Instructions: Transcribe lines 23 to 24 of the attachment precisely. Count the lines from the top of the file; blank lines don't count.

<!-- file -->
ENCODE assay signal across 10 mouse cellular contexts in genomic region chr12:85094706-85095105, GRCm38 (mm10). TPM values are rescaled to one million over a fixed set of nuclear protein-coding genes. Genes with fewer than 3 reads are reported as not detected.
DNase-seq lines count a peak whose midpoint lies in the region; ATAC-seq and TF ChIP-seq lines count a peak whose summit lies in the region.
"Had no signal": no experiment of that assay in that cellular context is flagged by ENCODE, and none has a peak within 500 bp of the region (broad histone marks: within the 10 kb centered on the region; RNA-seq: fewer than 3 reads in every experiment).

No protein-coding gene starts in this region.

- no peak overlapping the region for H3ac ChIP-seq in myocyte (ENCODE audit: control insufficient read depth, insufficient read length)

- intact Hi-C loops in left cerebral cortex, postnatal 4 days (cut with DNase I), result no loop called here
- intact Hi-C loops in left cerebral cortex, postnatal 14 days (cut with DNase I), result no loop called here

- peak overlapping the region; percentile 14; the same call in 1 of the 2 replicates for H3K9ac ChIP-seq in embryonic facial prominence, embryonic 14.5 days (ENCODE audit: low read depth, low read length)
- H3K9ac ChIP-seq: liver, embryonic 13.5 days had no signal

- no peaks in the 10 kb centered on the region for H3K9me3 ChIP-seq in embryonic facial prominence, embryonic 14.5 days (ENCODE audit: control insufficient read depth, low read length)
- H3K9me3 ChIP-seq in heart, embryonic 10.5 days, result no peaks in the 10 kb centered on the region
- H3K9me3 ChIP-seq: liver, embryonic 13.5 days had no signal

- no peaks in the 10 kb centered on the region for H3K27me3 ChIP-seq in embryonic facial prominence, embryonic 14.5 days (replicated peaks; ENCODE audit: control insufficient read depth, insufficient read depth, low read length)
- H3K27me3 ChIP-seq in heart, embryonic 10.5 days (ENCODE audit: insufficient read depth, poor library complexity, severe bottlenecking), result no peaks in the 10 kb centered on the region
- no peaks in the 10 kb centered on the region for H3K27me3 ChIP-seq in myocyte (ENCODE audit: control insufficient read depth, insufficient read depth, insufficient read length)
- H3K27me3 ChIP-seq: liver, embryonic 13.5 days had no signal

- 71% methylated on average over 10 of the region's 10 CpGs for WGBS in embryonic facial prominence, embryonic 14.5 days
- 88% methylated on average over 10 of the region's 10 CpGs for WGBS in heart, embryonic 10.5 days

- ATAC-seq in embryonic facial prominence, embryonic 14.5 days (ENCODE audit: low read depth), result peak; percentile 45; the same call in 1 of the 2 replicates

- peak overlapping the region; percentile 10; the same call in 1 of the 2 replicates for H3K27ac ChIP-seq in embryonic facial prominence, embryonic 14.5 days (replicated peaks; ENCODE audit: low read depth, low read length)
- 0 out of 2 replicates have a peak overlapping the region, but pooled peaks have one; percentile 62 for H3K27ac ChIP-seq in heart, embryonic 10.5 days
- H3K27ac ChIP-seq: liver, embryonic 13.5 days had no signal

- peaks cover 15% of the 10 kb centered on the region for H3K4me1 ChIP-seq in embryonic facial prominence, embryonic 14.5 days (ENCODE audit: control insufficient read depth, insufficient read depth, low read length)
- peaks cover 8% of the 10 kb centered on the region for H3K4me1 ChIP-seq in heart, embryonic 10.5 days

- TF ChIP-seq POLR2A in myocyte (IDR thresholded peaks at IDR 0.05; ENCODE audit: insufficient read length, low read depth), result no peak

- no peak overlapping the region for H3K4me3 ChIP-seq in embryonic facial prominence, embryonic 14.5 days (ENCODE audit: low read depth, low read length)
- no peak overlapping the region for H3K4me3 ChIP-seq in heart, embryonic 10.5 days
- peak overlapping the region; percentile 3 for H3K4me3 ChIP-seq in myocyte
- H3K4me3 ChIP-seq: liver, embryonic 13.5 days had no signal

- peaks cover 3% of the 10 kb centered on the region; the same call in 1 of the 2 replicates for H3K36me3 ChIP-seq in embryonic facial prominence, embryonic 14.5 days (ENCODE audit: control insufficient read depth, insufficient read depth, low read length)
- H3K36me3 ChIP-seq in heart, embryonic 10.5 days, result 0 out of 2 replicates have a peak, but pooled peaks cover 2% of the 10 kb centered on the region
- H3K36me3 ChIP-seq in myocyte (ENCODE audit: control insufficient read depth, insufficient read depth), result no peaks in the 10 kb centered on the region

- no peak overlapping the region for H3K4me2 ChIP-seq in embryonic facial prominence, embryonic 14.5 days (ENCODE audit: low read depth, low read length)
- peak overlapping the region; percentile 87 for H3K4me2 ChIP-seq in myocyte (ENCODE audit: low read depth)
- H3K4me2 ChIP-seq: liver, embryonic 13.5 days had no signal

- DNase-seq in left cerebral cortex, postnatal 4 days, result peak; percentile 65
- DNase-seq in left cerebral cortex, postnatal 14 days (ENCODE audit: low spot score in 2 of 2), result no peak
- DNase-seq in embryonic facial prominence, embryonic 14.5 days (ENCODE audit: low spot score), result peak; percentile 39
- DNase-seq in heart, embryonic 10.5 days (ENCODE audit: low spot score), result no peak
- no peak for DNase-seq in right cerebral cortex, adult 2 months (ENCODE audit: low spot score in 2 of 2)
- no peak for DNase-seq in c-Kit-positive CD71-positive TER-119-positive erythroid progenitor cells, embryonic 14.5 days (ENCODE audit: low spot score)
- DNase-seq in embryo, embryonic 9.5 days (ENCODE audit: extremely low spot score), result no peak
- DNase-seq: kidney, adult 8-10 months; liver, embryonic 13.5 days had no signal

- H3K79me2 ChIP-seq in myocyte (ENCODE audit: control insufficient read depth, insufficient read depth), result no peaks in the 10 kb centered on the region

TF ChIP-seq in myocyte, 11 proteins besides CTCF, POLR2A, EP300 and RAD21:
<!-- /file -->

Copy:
- peaks cover 15% of the 10 kb centered on the region for H3K4me1 ChIP-seq in embryonic facial prominence, embryonic 14.5 days (ENCODE audit: control insufficient read depth, insufficient read depth, low read length)
- peaks cover 8% of the 10 kb centered on the region for H3K4me1 ChIP-seq in heart, embryonic 10.5 days